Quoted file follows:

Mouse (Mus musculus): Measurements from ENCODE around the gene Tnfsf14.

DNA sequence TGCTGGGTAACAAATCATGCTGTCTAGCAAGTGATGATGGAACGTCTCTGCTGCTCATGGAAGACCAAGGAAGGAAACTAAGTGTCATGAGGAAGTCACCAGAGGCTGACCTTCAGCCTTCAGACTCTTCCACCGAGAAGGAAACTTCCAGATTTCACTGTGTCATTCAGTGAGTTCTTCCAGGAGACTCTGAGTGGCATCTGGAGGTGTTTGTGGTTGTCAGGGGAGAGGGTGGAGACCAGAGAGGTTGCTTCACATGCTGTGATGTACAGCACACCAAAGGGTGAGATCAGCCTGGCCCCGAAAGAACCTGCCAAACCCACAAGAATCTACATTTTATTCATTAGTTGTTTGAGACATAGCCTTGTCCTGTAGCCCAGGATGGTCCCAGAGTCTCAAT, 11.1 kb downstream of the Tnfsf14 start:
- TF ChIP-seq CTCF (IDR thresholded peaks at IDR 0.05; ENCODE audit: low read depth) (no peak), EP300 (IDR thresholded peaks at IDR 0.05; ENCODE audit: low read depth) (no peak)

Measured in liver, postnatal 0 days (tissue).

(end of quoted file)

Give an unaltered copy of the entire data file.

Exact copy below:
Mouse (Mus musculus): Measurements from ENCODE around the gene Tnfsf14.

DNA sequence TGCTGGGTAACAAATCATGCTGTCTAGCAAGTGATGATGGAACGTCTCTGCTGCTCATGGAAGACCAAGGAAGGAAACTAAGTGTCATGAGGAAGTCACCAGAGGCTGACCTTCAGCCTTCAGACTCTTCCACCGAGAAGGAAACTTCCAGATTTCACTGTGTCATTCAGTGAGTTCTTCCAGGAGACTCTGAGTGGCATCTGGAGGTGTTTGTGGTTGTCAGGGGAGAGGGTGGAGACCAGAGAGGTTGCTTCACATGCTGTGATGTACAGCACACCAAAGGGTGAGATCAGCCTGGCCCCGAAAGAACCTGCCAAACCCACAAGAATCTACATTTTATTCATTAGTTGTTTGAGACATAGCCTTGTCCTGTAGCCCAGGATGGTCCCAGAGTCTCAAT, 11.1 kb downstream of the Tnfsf14 start:
- TF ChIP-seq CTCF (IDR thresholded peaks at IDR 0.05; ENCODE audit: low read depth) (no peak), EP300 (IDR thresholded peaks at IDR 0.05; ENCODE audit: low read depth) (no peak)

Measured in liver, postnatal 0 days (tissue).